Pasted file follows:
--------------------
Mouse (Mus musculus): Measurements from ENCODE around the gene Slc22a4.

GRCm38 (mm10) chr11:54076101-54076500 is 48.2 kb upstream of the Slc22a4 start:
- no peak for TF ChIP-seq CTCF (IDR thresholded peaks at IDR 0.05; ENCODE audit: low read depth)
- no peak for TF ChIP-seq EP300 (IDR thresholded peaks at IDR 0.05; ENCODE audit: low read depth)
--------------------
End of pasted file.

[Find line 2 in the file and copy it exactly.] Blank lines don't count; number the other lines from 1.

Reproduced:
GRCm38 (mm10) chr11:54076101-54076500 is 48.2 kb upstream of the Slc22a4 start: